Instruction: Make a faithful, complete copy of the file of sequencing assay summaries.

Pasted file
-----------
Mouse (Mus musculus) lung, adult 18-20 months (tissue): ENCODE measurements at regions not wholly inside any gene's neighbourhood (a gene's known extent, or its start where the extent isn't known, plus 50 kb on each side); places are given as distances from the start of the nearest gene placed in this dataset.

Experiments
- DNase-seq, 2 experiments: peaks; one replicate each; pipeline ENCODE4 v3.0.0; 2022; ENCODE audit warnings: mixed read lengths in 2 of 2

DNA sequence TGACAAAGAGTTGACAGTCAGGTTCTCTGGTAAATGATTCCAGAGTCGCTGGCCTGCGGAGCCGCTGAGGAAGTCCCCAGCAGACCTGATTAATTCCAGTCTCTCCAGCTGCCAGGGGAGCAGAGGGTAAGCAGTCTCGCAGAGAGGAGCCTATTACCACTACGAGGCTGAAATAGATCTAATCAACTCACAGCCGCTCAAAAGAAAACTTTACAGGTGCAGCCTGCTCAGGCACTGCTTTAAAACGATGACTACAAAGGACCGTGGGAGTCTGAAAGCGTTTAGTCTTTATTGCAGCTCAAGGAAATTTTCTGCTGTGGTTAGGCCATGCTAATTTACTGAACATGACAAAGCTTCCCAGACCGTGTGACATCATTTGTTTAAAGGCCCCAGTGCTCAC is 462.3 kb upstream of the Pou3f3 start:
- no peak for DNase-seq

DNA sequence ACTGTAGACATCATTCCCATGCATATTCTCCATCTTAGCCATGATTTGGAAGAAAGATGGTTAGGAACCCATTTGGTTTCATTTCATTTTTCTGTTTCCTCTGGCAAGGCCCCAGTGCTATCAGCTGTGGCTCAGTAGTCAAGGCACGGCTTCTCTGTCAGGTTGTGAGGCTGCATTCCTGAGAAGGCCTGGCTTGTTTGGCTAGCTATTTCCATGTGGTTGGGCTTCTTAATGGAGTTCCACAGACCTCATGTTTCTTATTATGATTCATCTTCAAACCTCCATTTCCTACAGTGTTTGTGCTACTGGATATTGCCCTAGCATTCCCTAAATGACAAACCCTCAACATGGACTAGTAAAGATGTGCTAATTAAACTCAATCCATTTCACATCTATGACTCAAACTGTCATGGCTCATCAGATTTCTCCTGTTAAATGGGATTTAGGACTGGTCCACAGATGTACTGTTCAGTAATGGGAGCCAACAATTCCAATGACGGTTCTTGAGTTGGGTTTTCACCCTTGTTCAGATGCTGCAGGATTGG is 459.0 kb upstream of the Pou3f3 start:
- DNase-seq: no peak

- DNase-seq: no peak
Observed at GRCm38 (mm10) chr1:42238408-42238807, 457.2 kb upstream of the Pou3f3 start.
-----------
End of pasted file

Mouse (Mus musculus) lung, adult 18-20 months (tissue): ENCODE measurements at regions not wholly inside any gene's neighbourhood (a gene's known extent, or its start where the extent isn't known, plus 50 kb on each side); places are given as distances from the start of the nearest gene placed in this dataset.

Experiments
- DNase-seq, 2 experiments: peaks; one replicate each; pipeline ENCODE4 v3.0.0; 2022; ENCODE audit warnings: mixed read lengths in 2 of 2

DNA sequence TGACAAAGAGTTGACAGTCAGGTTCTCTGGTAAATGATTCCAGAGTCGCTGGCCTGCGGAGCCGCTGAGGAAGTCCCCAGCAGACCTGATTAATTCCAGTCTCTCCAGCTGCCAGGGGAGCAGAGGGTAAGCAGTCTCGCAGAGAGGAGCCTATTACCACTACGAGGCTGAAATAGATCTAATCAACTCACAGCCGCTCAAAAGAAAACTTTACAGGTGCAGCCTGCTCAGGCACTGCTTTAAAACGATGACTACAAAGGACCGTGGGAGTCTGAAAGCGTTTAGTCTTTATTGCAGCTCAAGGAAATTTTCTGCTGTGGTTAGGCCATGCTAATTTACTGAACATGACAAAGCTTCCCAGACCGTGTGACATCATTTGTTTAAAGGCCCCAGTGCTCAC is 462.3 kb upstream of the Pou3f3 start:
- no peak for DNase-seq

DNA sequence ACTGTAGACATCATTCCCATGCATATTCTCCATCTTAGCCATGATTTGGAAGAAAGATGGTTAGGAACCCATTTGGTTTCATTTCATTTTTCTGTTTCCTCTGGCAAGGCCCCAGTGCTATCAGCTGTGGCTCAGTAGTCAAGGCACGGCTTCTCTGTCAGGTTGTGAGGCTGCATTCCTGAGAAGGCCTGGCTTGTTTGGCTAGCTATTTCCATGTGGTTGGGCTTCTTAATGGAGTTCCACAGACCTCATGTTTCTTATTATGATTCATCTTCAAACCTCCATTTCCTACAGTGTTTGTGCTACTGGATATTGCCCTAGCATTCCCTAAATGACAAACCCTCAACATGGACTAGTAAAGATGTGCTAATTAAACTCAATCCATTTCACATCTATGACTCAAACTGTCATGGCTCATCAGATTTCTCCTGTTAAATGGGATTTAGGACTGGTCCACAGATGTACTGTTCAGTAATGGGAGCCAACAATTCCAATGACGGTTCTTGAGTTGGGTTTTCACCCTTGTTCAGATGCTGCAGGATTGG is 459.0 kb upstream of the Pou3f3 start:
- DNase-seq: no peak

- DNase-seq: no peak
Observed at GRCm38 (mm10) chr1:42238408-42238807, 457.2 kb upstream of the Pou3f3 start.